FIELD OF THE INVENTION
- BACKGROUND OF THE INVENTION
The present invention relates to respirators or ventilators in general, and particularly to exhalation valve assemblies therefor.
A ventilated patient who is attached to respirator for assited breathing typically inhales and exhales via separate tubes that merge into Y-connector near the patient. Valves in the inhalation and exhalation tubes open and close at appropriate times to regulate the breathing cycle, with the exhalation valve in the exhalation tube being allowed to open as the patient exhales, while the inhalation valve is simultaneously closed to prevent flow of exhaled gas into the inhalation tube.
Respirator exhalation valves typically include a flexible diaphragm mounted in a valve assembly having an inlet port, an outlet port and a control pressure port. During patient inhalation, the diaphragm rests on a valve seat and prevents gas in the exhalation tube from circulating back towards the patient via the inlet port, while during exhalation the diaphragm lifts from the valve seat and allows exhaled gas to flow from inlet port through the outlet port. The pressure control port allows a control pressure to be applied to the diaphragm from above, ensuring that the diaphragm remains firmly seated during inhalation. The control pressure is typically sufficiently reduced during exhalation to allow the diaphragm to be unseated by patient expiration pressure.
- SUMMARY OF THE INVENTION
Should the outlet port become blocked, lung over-pressurization may occur, leading to patient injury or death. An exhalation valve assembly that prevents outlet port blockage would therefore be advantageous.
BRIEF DESCRIPTION OF THE DRAWINGS
In accordance with a preferred embodiment of the present invention, an exhalation valve assembly is provided with an improved outlet port that prevents blockage thereof.
The present invention will be understood and appreciated more fully from the following detailed description taken in conjunction with the appended drawings in which:
FIG. 1 is a simplified pictorial illustration of patient breathing apparatus and exhalation valve assembly, constructed and operative in accordance with a preferred embodiment of the present invention;
FIG. 2 is a simplified cross-sectional illustration of an exhalation valve assembly 200, constructed and operative in accordance with a preferred embodiment of the present invention; and
DETAILED DESCRIPTION OF PREFERRED EMBODIMENTS
FIGS. 3A-4C are simplified pictorial illustrations of exhalation valve assembly outlet configurations, constructed and operative in accordance with a preferred embodiment of the present invention.
Reference is now made to FIG. 1 which is a simplified pictorial illustration of patient breathing apparatus and exhalation valve assembly, constructed and operative in accordance with a preferred embodiment of the present invention. As shown in FIG. 1, patient breathing apparatus 100 typically includes an inhalation tube 102 connected to a ventilator (not shown), an exhalation tube 104, and a Y-connector 106, to which both the inhalation and exhalation tubes are connected. Y-connector 106 is shown having a patient connector 108 through which the patient breathes. An exhalation valve assembly 110 is connected to exhalation tube 104 and is controlled by a control pressure line 112 connected to exhalation valve assembly 110.
Reference is now made to FIG. 2 which is a simplified cross-sectional illustration of an exhalation valve assembly 200, constructed and operative in accordance with a preferred embodiment of the present invention. As shown in FIG. 2, exhalation valve assembly 200 includes an inlet port 202, such as for connection to exhalation tube 104 (FIG. 1), and an outlet port 204, ports 202 and 204 typically being oriented on a common axis. Exhalation valve assembly 200 further includes a valve housing 206 covering the junction of ports 202 and 204. A gasket 208 preferably forms a seal between housing 206 and ports 202 and 204, with gasket 208 contacting a diaphragm 210 on its surface facing housing 206 to define a valve chamber 212. Diaphragm 210 is supported by a valve seat 214 formed by the wall of inlet port 202 and the terminus of a divider 216 that separates ports 202 and 204. Housing 206 also includes a control pressure port 218 in fluid communication with chamber 212.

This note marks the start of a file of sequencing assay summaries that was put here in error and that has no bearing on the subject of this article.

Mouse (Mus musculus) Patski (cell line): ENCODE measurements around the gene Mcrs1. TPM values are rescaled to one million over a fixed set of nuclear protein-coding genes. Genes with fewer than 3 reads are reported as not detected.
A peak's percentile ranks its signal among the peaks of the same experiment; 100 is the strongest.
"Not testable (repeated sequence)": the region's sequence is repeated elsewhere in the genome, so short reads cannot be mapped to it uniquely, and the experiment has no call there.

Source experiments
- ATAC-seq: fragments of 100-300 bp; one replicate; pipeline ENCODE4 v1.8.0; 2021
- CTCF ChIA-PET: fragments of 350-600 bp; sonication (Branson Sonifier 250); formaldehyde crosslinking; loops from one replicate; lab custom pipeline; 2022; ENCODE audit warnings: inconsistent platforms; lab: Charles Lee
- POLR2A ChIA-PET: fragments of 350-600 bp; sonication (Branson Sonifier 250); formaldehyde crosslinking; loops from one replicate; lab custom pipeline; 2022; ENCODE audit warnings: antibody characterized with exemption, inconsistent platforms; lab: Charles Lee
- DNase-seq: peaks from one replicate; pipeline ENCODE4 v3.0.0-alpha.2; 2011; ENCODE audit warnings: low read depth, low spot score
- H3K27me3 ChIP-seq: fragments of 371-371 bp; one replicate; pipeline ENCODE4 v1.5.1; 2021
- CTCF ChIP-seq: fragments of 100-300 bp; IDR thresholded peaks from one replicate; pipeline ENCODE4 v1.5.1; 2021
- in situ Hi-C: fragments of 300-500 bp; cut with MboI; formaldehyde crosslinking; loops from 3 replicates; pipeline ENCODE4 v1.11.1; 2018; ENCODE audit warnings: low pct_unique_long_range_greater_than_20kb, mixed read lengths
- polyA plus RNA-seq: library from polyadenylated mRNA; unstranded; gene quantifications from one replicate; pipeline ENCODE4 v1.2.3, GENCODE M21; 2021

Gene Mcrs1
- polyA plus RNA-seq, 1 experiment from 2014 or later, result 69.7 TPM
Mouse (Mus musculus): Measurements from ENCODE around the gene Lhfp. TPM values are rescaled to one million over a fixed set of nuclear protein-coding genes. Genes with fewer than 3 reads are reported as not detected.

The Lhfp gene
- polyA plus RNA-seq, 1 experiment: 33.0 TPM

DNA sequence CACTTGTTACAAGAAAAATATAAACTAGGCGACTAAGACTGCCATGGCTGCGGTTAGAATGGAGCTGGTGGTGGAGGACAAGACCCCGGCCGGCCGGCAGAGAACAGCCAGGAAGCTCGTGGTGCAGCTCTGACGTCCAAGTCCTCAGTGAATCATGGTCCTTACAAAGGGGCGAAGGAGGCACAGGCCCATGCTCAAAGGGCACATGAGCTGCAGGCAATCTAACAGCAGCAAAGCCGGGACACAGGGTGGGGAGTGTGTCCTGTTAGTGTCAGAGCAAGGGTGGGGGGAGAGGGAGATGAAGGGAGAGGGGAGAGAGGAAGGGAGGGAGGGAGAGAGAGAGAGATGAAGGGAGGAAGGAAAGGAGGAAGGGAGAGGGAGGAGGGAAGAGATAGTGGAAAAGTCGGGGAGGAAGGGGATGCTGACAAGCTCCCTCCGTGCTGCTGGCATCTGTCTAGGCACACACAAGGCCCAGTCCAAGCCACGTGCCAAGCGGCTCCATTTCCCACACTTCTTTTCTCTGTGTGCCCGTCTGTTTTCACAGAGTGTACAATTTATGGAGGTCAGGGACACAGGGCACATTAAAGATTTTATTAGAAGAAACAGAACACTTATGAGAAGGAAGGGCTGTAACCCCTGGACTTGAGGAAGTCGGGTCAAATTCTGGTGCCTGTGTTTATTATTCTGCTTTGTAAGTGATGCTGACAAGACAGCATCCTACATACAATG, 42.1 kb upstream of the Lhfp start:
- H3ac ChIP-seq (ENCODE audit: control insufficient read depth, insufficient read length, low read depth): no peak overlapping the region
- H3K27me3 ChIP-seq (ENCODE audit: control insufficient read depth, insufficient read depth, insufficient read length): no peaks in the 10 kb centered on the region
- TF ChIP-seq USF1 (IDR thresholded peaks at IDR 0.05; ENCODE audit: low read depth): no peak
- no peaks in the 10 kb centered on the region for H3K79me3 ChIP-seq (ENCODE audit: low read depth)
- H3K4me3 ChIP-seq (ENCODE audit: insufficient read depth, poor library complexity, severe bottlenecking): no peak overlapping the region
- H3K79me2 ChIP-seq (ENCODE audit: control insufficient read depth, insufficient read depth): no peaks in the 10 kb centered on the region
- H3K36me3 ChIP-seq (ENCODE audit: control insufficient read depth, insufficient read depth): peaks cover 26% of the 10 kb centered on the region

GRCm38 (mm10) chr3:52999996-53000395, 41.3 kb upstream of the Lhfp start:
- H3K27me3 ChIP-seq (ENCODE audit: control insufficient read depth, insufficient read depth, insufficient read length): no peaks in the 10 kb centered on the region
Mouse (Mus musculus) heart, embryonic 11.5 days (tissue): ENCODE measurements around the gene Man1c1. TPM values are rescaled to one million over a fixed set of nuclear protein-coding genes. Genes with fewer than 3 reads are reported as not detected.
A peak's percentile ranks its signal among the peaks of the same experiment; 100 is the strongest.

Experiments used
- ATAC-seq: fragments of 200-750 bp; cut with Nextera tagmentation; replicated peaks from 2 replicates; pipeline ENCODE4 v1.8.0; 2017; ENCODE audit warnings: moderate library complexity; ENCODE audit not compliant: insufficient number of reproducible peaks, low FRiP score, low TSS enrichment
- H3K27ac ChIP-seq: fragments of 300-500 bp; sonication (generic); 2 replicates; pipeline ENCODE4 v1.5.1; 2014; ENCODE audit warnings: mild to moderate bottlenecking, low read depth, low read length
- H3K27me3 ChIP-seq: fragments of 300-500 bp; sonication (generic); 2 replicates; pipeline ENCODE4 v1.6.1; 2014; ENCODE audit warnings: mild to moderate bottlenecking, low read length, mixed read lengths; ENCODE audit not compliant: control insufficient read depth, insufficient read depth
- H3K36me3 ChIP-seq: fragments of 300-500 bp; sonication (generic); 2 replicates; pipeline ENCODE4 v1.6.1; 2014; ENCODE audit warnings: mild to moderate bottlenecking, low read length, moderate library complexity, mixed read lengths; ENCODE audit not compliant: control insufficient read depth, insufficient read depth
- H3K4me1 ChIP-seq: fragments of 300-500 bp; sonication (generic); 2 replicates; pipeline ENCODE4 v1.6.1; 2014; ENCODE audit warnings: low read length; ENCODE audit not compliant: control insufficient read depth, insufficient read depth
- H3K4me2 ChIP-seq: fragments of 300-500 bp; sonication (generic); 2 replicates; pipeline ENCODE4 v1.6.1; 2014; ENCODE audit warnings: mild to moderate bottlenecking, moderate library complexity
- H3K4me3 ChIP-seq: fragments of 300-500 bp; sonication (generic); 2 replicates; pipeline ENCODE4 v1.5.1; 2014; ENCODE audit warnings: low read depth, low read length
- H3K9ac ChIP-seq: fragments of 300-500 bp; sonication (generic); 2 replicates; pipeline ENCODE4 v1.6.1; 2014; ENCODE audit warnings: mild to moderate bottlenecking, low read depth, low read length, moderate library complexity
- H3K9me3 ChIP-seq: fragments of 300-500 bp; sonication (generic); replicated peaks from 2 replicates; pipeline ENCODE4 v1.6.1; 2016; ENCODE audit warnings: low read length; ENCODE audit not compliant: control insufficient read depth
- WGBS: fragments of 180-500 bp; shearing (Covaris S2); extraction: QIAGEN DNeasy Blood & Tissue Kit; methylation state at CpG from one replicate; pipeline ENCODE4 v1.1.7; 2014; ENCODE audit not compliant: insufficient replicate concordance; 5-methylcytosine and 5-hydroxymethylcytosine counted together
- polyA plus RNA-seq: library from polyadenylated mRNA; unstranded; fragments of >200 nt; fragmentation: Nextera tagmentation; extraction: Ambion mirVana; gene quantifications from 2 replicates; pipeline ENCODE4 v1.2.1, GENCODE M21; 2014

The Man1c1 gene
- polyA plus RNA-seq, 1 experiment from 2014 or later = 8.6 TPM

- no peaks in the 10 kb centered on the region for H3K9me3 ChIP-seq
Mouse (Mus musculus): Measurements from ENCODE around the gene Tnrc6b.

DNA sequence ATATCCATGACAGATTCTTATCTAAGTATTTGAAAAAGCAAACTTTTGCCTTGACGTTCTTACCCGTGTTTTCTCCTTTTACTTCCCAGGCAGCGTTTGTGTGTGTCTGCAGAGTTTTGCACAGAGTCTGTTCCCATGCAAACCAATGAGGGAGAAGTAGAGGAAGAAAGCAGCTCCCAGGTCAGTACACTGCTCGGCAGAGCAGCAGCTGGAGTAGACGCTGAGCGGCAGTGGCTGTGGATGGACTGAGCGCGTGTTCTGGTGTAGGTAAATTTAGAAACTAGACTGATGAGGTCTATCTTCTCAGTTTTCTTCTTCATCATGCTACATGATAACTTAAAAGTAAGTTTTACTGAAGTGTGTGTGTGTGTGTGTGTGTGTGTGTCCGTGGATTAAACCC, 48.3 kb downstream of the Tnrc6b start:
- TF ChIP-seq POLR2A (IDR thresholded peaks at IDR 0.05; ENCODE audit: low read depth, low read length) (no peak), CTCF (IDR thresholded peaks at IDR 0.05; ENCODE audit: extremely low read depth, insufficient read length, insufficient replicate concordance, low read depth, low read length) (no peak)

When control pressure is applied to chamber 212 above the diaphragm exceeds the pressure in inlet port 202, diaphragm 210 is held against valve seat 214, preventing exhalation flow from inlet port 202 to outlet port 204. When the control pressure is removed or sufficiently reduced, diaphragm 210 may be lifted from valve seat 214 by patient expiration pressure, allowing exhalation flow.
To prevent blockage of outlet port 204 during patient exhalation, port 204 preferably includes an outlet lip 220 that is not uniformly flat in any cutting plane. For example, outlet lip 220 may be crenelated, as may be seen in greater detail in FIGS. 3A-3C , where outlet lip 220 has one or more crenels 300 and merlons 302 that may be rectangular (FIG. 3A), rounded (FIG. 3B), saw-toothed (FIG. 3C), or otherwise shaped such that outlet lip 216 could abut a flat surface, such as a wall or floor, and still permit gas flow through its crenels. Additionally or alternatively, outlet port 204 may have one or more apertures 400 formed through its wall for like effect, as may be seen in greater detail in FIGS. 4A-4C.
While the present invention has been described with reference to one or more specific embodiments, the description is intended to be illustrative of the invention as a whole and is not to be construed as limiting the invention to the embodiments shown. It is appreciated that various modifications may occur to those skilled in the art that, while not specifically shown herein, are nevertheless within the true spirit and scope of the invention.